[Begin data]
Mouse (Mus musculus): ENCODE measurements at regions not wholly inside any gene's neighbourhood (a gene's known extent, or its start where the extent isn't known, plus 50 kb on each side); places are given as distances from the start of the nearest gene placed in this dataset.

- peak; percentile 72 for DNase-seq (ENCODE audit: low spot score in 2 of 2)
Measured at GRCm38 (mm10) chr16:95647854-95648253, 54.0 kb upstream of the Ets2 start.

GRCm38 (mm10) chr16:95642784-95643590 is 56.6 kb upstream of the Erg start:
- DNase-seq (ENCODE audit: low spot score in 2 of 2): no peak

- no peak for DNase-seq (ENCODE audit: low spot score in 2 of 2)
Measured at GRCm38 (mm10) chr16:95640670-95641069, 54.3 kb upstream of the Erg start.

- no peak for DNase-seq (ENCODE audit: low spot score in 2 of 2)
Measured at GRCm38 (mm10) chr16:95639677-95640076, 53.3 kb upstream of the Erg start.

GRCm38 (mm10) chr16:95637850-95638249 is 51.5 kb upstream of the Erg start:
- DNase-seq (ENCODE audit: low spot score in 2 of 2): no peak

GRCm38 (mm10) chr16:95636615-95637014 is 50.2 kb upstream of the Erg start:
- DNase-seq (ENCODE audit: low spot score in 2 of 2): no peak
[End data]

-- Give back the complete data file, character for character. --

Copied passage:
Mouse (Mus musculus): ENCODE measurements at regions not wholly inside any gene's neighbourhood (a gene's known extent, or its start where the extent isn't known, plus 50 kb on each side); places are given as distances from the start of the nearest gene placed in this dataset.

- peak; percentile 72 for DNase-seq (ENCODE audit: low spot score in 2 of 2)
Measured at GRCm38 (mm10) chr16:95647854-95648253, 54.0 kb upstream of the Ets2 start.

GRCm38 (mm10) chr16:95642784-95643590 is 56.6 kb upstream of the Erg start:
- DNase-seq (ENCODE audit: low spot score in 2 of 2): no peak

- no peak for DNase-seq (ENCODE audit: low spot score in 2 of 2)
Measured at GRCm38 (mm10) chr16:95640670-95641069, 54.3 kb upstream of the Erg start.

- no peak for DNase-seq (ENCODE audit: low spot score in 2 of 2)
Measured at GRCm38 (mm10) chr16:95639677-95640076, 53.3 kb upstream of the Erg start.

GRCm38 (mm10) chr16:95637850-95638249 is 51.5 kb upstream of the Erg start:
- DNase-seq (ENCODE audit: low spot score in 2 of 2): no peak

GRCm38 (mm10) chr16:95636615-95637014 is 50.2 kb upstream of the Erg start:
- DNase-seq (ENCODE audit: low spot score in 2 of 2): no peak